Unbalanced Washing Machine Ride

Honesty is supposedly the best policy, but sometimes the truth hurts, and sometimes one can't handle the truth. Sounds as if the captain and his employers had quite different takes on this event. All ended safe, but had the dickens scared out of them.

"A blade had sheared off an engine, the captain told passengers at one point, according to Perth Now. But AirAsia, which did not respond to The Washington Post, told Nine News Australia it had no reason to think the plane had engine troubles. The airline blamed the incident vaguely on a “technical issue.”

A spokesman for Perth Airport said much the same to The Post: “There was a plane that discovered a technical issue and returned.”

In any event, an early report from the loudspeaker could not have done much to reassure passengers.

“Please listen to everything,” a man said. “Our survival depends on your cooperating. Hopefully everything will turn out for the best.”

Those first minutes were among the worst, some passengers reported.

[Disruptive passenger held off with drink cart as flight lands under military escort]

“I was crying a lot,” Sophie Nicolas told Australia’s ABC. “A lot of people were crying, trying to call their moms and stuff. But we couldn’t really do anything. Just wait and trust the captain.”

The captain asked everyone to pray, Nicolas told Perth Now.

“I’ll be saying a prayer, too,” she recalled him saying."--Washington Post

This must have been a harrowing experience for all on board. It looks as if the cowling performed as designed and contained the damage.

Looks like the airline flies only the Airbus A320 which and the average fleet age is under 7 years.


Anyway, it is good to know that a plane can fly safely on one engine or for that matter with no engine even though the trip may take a lot longer (old joke about successive engine failures on a 747 over Atlantic).


In fact, once at cruising altitude, an aircraft can manage even without fuel. The case below was particularly interesting and, I think there was either a TV show or documentary made about it.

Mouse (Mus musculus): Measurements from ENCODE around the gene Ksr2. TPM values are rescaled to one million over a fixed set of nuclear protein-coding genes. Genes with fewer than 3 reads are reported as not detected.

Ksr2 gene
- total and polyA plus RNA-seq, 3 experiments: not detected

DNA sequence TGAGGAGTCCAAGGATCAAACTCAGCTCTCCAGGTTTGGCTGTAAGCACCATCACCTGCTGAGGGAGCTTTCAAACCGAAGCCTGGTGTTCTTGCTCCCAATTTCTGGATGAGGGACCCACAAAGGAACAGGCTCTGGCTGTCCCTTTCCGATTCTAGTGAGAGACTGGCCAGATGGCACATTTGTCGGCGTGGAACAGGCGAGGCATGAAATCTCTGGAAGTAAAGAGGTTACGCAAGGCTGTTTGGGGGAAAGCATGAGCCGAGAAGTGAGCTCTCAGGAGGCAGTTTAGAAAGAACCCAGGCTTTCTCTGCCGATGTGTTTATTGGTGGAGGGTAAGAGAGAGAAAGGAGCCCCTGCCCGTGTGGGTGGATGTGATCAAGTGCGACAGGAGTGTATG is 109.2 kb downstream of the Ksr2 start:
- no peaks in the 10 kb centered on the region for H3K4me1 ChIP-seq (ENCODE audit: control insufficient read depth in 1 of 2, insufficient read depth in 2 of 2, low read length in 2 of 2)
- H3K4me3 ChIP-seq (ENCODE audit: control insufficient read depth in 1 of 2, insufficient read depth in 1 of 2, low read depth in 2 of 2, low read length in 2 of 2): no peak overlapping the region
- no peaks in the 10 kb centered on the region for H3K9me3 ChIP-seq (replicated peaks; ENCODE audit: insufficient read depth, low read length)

Airlines must train pilots and crews on the best ways in which to address passengers when certain events occur. During this incident, the Captain seemed to make the incident appear more dire than it actually was, given that particular plane could fly well on just one engine. But maybe he knew more than what has been reported so far. Then again, he may have been following protocol in stating the situation in a way that would not cause the passengers to panic. But perhaps he was scared and without much thought passed on his feelings to the passengers. From agony to ecstasy, sort of.

The Skytrax awards that came out last week named this airline the best low-cost carrier for the ninth year in a row.

I suppose this is what "on a wing and a prayer" really means.

If you also want functioning engines you have to pay more.


:dry: Whenever I must drive on the LA freeways, I say a prayer and then wing it. Hmmm--9 years in a row-- this "minor" incident could end their streak.
Well, it could have been worse---there could have been a priest on the flight who took it upon himself to start giving out last rites to those who so desired them.